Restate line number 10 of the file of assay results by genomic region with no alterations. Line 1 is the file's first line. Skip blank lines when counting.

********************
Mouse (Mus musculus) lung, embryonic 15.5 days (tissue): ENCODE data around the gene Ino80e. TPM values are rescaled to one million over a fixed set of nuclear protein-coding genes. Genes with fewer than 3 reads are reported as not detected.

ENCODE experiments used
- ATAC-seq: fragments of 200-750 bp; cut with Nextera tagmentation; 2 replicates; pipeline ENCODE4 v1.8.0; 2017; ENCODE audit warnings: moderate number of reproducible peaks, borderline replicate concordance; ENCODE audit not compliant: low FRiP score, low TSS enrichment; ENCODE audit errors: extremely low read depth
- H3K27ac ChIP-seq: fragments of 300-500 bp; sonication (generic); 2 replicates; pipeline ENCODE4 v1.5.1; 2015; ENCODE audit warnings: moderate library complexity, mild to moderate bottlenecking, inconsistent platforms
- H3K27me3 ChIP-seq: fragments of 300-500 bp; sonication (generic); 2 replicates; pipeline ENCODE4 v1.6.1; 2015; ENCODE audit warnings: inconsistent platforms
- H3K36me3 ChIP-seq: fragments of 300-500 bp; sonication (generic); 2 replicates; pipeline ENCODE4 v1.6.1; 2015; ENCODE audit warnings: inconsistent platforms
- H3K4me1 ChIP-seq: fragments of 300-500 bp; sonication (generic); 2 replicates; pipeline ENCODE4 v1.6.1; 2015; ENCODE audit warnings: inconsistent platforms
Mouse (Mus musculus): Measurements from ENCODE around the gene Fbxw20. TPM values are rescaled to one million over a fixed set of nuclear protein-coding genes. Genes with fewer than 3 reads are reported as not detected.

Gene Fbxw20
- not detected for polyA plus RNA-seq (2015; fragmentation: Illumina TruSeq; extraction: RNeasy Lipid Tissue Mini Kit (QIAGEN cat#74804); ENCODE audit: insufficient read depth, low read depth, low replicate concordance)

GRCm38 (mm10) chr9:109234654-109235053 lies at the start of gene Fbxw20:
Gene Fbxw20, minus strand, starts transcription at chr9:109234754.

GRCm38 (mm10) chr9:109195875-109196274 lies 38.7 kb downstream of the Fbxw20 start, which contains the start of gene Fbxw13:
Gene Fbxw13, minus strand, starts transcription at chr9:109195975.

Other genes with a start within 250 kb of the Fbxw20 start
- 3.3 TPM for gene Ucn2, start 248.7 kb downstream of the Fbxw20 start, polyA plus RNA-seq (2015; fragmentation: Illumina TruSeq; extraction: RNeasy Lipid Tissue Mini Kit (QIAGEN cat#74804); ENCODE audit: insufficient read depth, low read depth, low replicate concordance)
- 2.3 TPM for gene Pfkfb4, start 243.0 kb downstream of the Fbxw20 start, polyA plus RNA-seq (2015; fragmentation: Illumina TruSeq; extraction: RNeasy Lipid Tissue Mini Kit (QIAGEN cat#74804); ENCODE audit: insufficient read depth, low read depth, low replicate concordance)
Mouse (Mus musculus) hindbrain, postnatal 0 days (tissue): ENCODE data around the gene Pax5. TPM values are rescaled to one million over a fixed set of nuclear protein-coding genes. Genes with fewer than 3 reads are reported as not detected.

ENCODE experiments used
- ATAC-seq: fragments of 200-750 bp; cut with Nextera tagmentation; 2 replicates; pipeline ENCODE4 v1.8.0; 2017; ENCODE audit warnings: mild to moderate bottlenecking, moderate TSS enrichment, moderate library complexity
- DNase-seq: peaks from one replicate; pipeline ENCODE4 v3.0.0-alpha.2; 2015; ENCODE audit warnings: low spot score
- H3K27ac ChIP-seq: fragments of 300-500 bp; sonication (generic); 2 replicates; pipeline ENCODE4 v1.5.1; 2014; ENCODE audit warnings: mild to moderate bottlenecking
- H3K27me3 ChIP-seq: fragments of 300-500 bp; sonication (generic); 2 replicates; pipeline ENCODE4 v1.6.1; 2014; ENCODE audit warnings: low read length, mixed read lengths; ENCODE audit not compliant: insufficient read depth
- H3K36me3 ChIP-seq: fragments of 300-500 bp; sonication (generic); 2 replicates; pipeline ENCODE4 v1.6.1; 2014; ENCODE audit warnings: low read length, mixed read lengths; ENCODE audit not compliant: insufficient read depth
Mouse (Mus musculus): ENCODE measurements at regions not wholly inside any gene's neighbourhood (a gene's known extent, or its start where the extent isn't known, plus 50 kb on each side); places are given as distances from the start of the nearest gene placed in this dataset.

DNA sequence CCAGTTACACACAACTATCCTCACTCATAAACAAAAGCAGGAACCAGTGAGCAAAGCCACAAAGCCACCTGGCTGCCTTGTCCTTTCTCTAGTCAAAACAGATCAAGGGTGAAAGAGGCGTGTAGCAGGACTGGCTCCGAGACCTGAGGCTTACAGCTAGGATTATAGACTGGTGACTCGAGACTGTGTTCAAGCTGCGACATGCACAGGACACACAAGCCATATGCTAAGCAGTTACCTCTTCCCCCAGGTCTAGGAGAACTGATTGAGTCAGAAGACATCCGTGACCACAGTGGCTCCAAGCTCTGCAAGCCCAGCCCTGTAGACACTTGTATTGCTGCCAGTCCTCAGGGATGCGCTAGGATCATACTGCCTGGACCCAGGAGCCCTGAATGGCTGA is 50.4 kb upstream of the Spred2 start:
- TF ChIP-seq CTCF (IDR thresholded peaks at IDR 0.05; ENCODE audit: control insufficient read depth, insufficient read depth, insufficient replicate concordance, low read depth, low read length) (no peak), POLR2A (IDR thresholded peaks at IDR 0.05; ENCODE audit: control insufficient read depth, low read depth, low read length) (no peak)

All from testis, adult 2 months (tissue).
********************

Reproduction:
- not detected for polyA plus RNA-seq (2015; fragmentation: Illumina TruSeq; extraction: RNeasy Lipid Tissue Mini Kit (QIAGEN cat#74804); ENCODE audit: insufficient read depth, low read depth, low replicate concordance)